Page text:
Tuesday, 27 March 2012

MTR Fare Hike Rant

The prices of goods and services keep going up in Hong Kong. Rents and the prices of food keep rising and now it's the transportation sector that wants more money from our wallets.

Taxi operators have applied to raise the flagfall price to HK$23 from HK$20, citing rising fuel costs, and bus companies like Kowloon Motor Bus is also aiming to raise fares too.

And now MTR Corp wants us to pay more for each ride.

There are plans to raise fares 5.4 percent in June, the third and largest increase since a fare-adjustment formula was implemented in 2007.

This means an average increase of HK$0.37 per trip. As expected, community groups were outraged.

Lawmaker Andrew Cheng Kar-foo said, "The increase will create a great burden for passengers and any concession is unlikely to be enough."

The groups noted the adjustment formula was supposed to allow for fare increases during times of inflation, but also fare reductions when there is a recession. However so far there have only been increases, even though the MTR Corp saw profits surge 22 percent to HK$14.7 billion last year.

The company justifies the need to raise fares to maintain its service standards. "Every year, we invest an average of HK$4 billion to repair and upgrade the system, not to mention the various concession packages we offer to passengers, students and the disabled. We need a stable increase in revenue to support the move," said Jeny Yeung Mei-chun, MTR's general manager of marketing.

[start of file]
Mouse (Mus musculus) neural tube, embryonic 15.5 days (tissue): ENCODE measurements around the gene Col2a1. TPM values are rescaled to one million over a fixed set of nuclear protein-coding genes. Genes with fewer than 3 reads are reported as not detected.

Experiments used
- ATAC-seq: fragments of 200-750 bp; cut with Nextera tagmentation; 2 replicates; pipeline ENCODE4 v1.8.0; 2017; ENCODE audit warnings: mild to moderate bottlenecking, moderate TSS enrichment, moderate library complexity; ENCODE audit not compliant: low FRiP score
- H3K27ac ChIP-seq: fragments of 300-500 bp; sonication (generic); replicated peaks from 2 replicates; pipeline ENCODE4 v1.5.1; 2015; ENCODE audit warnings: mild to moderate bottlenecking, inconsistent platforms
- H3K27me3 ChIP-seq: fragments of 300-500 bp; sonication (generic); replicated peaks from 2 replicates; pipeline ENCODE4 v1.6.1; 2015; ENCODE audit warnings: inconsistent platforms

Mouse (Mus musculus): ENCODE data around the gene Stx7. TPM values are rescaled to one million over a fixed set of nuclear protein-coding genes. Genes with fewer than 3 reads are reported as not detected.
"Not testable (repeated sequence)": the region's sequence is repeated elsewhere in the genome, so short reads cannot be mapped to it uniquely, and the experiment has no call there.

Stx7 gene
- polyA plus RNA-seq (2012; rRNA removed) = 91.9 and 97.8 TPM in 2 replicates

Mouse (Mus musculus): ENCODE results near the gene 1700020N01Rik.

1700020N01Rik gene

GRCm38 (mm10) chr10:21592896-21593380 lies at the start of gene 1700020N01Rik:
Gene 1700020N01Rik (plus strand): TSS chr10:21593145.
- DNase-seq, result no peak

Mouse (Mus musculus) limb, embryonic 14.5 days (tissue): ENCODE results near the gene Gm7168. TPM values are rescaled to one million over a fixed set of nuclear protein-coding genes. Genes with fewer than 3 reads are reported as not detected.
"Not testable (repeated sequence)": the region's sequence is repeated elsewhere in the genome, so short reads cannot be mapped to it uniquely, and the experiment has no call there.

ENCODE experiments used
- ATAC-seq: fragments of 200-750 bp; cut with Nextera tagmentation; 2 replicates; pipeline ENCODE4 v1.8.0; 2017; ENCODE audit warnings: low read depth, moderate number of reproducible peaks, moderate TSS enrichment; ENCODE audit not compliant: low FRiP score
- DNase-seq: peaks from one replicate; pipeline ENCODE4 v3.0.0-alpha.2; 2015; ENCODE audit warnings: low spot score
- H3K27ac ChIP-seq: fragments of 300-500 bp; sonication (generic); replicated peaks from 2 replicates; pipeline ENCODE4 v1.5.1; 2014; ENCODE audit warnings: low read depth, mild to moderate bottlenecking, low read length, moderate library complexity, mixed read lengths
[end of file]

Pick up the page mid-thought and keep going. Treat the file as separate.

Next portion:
No wonder the company is running television commercials showing an MTR technician who explains how he and his colleagues work hard overnight to ensure all the trains are in working order and are safe for use the following day.

MTR Corp offered HK$1.7 billion in fare concessions last year when the fare rose 2.2 percent. Yeung said the company was considering a bigger fare concession package this year.

First off, the company made a massive profit last year. It not only runs an efficient transportation network in Hong Kong, but also manages subway lines in Beijing, Shenzhen, London, Stockholm and Melbourne.

It also invests in a number of property developments like the one in Tsing Yi and Kowloon station, as well as shopping malls like Maritime Square, Telford Plaza, The Lane and Paradise Mall.

How can the MTR not have enough money to cushion itself this year or at least keep the fare raise as low as possible?

Which is why I prefer taking the bus, tram or walking to avoid being gouged as much as possible.

Yes, the MTR is the most efficient way of getting around Hong Kong -- there's no doubt about that.

But when it reaches a threshold people cannot afford or are not willing to pay -- then there's a problem.

Perhaps the only solution is to be a shareholder -- the only people the company will listen to.

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